· Naughties
· · 2006
· · · March
· · · · 31 (4 entries)

FSS: Hawai’i · Fri­day Slide Scan #27, like #26, has two twenty-year-old pho­tos from Hawai’i, the Big Is­land; but un­like last week, these are or­di­nary pretty-plant pic­tures. Like last week, I picked them be­cause we’re go­ing to be spend­ing the a week there, leav­ing to­mor­row, April 1. If any­one I know is go­ing to be there too, let’s get to­geth­er for a Mai Tai ...
JDiskReport · Hey, this is cool; it’s a lit­tle doo-hickey that draws pie charts and graphs of what you’ve got on your disk. I won­der on what set of hard­ware/OS com­bi­na­tions the web-start Just Works like it did on my Mac? The pie-charts of my life were so cool I had to pub­lish a few. And I turned up a re­al prob­lem, too ...
Scoble’s Bad Month · I don’t al­ways agree with Scoble, but the man doesn’t have an ounce of mal­ice, near as I can tel­l. I think that, by and large, he tow­ers over the peo­ple who’ve been giv­ing him a hard time, and I’d ad­vise him to tune ’em out un­less they’re re­al­ly adding val­ue. To ad­dress a cou­ple just in the last week: Note to Vo­gel­s@A­ma­zon: There’s a word for com­pa­nies that base all de­ci­sions on ruth­less quan­ti­ta­tive ROI met­ric­s: Bankrup­t. I’m an en­gi­neer and val­ue num­ber­s, but in busi­ness, some­times anec­do­tal ev­i­dence is all you’ve got, and the anec­do­tal ev­i­dence that blog­ging pro­duces good re­sults for some com­pa­nies is pret­ty vo­lu­mi­nous. You don’t want to hear it, that’s your priv­i­lege; me, I tend to want to con­sid­er all the in­put­s. Note to Nick Car­r: This per­ils of blog­ging piece is re­al­ly poor­ly con­sid­ered. Carr in­tro­duces his lengthy list of Things That Can Go Wrong with “Last year, the San Fran­cis­co law firm Howard Rice pro­vid­ed a use­ful overview of the le­gal risks in­her­ent in em­ploy­ee blogging”. As a thought ex­per­i­men­t, re­place the word “blogging” with “email” or “conference presentation” or “teleconference” or “sales presentation”. Or “barroom conversation” for that mat­ter. Quick, quick, you wan­na be safe, you bet­ter lock all your em­ploy­ees up and nev­er let ’em say any­thing to any­one! The point is that qual­i­ta­tive­ly, blog­ging re­quires no new poli­cies and in­tro­duces no new risks. If your em­ploy­ees are go­ing to say stupid things in pub­lic, you’ve got a man­age­ment prob­lem and a pol­i­cy prob­lem, not a blog­ging prob­lem. Note to ex­ec­u­tives who are fright­ened of hear­ing what their em­ploy­ees have to say, or find­ing out what the world re­al­ly thinks about their com­pa­ny: Carr has done you a re­al fa­vor. Just go and ask your at­tor­neys if they think blog­ging is safe, and slip ’em a copy of that list, and you can rest easy know­ing you’ll nev­er hear any­thing un­com­fort­able.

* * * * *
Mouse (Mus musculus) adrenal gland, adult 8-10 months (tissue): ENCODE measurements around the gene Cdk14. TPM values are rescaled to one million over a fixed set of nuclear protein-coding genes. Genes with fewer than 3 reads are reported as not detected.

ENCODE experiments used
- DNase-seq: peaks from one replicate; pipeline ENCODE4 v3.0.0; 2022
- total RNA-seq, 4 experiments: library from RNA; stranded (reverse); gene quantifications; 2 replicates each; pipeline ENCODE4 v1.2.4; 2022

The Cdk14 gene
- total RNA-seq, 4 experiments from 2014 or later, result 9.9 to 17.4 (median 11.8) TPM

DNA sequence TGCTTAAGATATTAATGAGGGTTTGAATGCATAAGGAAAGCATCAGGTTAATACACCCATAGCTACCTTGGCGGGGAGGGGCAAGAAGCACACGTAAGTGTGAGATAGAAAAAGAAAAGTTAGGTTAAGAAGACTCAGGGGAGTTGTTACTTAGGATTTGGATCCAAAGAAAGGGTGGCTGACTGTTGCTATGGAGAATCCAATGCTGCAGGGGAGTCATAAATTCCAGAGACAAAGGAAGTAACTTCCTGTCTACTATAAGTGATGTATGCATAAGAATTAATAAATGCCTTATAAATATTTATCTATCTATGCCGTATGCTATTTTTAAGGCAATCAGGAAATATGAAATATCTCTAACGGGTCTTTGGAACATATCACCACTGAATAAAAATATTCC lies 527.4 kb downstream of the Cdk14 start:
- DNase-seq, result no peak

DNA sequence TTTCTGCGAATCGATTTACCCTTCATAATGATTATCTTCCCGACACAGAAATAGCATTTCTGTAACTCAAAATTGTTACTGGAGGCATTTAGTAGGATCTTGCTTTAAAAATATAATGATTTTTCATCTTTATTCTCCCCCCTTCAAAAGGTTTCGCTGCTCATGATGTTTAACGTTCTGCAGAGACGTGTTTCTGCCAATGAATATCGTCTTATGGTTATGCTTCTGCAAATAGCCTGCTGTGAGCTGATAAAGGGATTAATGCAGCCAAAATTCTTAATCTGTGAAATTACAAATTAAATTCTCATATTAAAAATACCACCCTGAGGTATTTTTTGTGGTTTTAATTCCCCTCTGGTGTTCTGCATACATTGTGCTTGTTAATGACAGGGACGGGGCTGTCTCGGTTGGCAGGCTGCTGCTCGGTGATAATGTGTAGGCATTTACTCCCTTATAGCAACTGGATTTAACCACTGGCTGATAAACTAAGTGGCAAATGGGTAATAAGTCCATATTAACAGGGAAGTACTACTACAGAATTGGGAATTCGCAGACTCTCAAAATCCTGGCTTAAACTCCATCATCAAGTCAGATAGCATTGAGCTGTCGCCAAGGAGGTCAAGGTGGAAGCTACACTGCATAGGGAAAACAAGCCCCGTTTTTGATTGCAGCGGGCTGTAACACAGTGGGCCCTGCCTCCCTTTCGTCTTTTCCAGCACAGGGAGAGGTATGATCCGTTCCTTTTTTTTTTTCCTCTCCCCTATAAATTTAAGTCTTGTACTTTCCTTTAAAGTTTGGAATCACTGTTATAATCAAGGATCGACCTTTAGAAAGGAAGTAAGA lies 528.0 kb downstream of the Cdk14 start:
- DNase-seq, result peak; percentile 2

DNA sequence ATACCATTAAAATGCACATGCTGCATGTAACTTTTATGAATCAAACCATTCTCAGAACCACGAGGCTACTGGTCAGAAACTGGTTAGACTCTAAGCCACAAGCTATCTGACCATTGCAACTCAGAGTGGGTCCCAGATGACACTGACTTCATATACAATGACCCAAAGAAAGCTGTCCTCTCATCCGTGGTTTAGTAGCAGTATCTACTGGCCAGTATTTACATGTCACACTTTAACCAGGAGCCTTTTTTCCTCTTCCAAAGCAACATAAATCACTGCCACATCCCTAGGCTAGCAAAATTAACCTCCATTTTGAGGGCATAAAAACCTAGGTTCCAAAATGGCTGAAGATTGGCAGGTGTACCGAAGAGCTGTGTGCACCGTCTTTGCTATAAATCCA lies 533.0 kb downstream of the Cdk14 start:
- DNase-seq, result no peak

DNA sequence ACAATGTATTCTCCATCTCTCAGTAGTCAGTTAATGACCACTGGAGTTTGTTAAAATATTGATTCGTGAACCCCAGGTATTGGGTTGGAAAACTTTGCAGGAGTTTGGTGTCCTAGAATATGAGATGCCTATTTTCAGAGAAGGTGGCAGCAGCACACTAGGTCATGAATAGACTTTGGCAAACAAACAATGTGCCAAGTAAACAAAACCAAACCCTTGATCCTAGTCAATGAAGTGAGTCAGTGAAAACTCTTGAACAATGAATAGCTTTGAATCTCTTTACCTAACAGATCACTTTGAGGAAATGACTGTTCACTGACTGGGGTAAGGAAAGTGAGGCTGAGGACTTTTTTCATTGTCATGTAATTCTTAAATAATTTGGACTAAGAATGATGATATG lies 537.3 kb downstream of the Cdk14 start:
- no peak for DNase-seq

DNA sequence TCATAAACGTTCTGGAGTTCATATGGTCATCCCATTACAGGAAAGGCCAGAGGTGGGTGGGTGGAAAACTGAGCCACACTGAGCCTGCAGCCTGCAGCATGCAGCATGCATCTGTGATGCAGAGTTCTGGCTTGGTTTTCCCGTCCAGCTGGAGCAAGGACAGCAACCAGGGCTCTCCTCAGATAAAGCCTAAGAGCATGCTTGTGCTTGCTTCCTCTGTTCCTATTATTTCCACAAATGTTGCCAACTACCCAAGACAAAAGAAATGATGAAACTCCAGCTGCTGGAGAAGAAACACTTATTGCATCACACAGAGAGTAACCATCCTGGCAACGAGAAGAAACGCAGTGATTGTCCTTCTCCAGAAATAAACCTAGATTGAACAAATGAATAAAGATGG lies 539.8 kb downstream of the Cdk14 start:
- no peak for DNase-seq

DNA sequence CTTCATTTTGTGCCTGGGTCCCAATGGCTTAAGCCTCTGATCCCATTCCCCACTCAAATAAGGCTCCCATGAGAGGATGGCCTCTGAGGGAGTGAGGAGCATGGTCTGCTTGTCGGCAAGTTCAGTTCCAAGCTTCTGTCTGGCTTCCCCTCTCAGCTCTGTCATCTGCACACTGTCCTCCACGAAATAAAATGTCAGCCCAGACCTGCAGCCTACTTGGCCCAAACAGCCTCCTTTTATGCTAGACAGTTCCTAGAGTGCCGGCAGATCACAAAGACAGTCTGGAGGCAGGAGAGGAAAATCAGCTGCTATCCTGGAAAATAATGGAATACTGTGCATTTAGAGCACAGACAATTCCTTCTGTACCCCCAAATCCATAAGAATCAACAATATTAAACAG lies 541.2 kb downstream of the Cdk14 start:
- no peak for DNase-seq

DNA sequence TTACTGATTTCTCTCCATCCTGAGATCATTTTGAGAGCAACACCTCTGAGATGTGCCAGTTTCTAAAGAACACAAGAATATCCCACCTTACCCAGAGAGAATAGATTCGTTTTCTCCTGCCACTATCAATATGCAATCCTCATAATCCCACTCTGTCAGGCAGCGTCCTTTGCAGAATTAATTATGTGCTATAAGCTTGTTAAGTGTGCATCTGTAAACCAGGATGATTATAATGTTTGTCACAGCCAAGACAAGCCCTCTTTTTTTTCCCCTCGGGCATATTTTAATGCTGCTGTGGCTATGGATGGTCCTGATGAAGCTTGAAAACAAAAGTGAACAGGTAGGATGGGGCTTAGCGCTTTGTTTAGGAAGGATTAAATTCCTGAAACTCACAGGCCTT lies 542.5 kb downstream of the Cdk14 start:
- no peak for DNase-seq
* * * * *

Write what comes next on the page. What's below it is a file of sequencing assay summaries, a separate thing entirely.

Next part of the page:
Sebastian and Fred · That would be J. Se­bas­tian Bach and Fred­er­ick II Ho­hen­zollern (AKA the Great) of Prus­si­a, who fa­mous­ly met in 1747. The King pro­posed a Roy­al Theme and asked Bach to ex­tem­po­rize fu­gal­ly; Bach did so on the spot, some­what, and a few weeks lat­er sent Fred­er­ick The Mu­si­cal Of­fer­ing. This episode ap­peared at the be­gin­ning of Gödel, Escher, Bach, and now finds it­self at the cen­ter of an­oth­er book: Even­ing in the Palace of Rea­son by James R. Gaines, of whom I’d nev­er pre­vi­ous­ly heard. It’s pret­ty good; read on for some re­marks on the book, Fred­er­ick, Se­bas­tian, and the Of­fer­ing ...
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